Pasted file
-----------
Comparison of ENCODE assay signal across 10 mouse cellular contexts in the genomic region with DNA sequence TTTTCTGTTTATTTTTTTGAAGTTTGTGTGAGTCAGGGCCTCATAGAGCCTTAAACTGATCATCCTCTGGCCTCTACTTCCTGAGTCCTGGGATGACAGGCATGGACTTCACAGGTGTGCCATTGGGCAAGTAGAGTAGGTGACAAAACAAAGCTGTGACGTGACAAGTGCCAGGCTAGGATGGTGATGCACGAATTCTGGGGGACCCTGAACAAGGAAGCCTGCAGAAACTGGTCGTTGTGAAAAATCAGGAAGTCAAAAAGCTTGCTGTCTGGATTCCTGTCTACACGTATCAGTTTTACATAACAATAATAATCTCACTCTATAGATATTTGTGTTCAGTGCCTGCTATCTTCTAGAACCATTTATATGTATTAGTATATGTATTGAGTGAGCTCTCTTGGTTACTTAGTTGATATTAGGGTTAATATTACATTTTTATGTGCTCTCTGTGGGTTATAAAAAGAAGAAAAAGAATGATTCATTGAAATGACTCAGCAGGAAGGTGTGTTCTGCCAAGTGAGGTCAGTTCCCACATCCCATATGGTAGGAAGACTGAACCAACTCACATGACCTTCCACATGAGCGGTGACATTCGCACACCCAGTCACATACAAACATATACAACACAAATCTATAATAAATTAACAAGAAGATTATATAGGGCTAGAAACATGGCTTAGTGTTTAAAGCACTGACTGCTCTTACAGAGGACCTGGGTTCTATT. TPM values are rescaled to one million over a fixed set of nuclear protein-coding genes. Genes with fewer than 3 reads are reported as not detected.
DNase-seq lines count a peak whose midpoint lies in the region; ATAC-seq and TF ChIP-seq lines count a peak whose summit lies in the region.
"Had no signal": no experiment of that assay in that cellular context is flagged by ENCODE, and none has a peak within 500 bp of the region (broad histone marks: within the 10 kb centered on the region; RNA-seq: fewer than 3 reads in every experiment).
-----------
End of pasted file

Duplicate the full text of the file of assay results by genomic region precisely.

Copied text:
Comparison of ENCODE assay signal across 10 mouse cellular contexts in the genomic region with DNA sequence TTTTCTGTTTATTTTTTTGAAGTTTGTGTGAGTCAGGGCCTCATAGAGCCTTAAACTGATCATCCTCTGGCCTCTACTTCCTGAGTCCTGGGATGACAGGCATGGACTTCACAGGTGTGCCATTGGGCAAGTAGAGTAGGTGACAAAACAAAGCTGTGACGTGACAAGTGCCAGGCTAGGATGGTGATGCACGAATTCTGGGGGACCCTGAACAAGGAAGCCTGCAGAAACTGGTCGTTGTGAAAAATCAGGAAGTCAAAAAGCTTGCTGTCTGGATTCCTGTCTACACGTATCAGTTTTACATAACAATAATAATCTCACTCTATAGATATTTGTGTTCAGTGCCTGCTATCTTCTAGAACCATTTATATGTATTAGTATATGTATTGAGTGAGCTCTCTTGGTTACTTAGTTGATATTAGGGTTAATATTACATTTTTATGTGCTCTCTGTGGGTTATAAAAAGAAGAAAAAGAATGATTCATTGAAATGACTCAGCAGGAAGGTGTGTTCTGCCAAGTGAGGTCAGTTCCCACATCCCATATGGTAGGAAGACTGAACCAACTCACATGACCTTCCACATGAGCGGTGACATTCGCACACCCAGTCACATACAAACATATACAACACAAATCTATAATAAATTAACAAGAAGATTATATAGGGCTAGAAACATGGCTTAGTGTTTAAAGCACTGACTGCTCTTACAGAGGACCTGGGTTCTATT. TPM values are rescaled to one million over a fixed set of nuclear protein-coding genes. Genes with fewer than 3 reads are reported as not detected.
DNase-seq lines count a peak whose midpoint lies in the region; ATAC-seq and TF ChIP-seq lines count a peak whose summit lies in the region.
"Had no signal": no experiment of that assay in that cellular context is flagged by ENCODE, and none has a peak within 500 bp of the region (broad histone marks: within the 10 kb centered on the region; RNA-seq: fewer than 3 reads in every experiment).